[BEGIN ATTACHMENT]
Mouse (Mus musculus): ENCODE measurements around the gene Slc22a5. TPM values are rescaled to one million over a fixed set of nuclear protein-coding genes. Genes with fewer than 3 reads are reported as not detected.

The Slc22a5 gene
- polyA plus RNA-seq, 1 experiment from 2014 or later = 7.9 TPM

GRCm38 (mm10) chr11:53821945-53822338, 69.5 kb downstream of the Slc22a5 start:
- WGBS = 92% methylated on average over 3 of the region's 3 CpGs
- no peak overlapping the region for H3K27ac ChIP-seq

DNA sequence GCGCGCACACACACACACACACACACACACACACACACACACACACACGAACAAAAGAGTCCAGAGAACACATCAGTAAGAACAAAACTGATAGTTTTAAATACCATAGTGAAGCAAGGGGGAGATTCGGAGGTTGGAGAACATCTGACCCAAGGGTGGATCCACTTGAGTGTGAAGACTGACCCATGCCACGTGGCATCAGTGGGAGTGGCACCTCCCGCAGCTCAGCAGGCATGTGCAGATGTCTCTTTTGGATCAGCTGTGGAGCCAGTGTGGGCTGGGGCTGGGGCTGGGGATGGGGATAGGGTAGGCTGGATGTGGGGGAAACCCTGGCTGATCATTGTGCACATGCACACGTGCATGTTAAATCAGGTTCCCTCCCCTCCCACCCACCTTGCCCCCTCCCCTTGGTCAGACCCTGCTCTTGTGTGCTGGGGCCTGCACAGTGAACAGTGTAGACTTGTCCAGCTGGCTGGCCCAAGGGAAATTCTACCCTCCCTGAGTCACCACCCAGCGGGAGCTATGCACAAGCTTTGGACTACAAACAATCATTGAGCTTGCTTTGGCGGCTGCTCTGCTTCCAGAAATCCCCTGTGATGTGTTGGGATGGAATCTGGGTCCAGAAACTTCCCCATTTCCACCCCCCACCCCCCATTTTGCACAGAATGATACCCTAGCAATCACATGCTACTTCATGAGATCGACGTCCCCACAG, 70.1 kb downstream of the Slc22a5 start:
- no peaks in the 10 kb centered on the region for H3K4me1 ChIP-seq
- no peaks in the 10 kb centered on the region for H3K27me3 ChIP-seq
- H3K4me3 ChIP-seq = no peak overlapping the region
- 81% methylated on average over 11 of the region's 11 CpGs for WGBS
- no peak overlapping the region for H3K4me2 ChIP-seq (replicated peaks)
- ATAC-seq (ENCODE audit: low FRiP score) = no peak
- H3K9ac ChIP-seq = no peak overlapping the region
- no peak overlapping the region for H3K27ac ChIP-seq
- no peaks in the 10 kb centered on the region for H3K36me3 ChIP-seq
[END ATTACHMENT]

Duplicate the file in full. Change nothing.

Mouse (Mus musculus): ENCODE measurements around the gene Slc22a5. TPM values are rescaled to one million over a fixed set of nuclear protein-coding genes. Genes with fewer than 3 reads are reported as not detected.

The Slc22a5 gene
- polyA plus RNA-seq, 1 experiment from 2014 or later = 7.9 TPM

GRCm38 (mm10) chr11:53821945-53822338, 69.5 kb downstream of the Slc22a5 start:
- WGBS = 92% methylated on average over 3 of the region's 3 CpGs
- no peak overlapping the region for H3K27ac ChIP-seq

DNA sequence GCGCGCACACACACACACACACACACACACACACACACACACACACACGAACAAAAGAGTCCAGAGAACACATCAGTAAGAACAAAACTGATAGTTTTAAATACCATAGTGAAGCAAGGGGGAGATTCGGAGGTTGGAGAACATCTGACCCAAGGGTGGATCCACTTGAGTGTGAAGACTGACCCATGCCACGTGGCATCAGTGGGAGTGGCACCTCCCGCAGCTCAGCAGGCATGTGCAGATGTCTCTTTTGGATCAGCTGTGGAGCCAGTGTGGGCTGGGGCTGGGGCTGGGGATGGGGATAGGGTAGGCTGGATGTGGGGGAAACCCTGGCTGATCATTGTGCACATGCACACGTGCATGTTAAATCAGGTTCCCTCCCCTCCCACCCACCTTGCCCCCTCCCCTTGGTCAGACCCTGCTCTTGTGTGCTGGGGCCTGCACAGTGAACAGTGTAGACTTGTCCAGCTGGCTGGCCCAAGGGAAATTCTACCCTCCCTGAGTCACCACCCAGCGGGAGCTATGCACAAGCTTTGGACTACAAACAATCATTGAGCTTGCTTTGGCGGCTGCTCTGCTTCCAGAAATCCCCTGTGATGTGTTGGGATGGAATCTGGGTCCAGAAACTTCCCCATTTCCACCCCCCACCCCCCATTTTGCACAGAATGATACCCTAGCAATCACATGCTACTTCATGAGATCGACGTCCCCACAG, 70.1 kb downstream of the Slc22a5 start:
- no peaks in the 10 kb centered on the region for H3K4me1 ChIP-seq
- no peaks in the 10 kb centered on the region for H3K27me3 ChIP-seq
- H3K4me3 ChIP-seq = no peak overlapping the region
- 81% methylated on average over 11 of the region's 11 CpGs for WGBS
- no peak overlapping the region for H3K4me2 ChIP-seq (replicated peaks)
- ATAC-seq (ENCODE audit: low FRiP score) = no peak
- H3K9ac ChIP-seq = no peak overlapping the region
- no peak overlapping the region for H3K27ac ChIP-seq
- no peaks in the 10 kb centered on the region for H3K36me3 ChIP-seq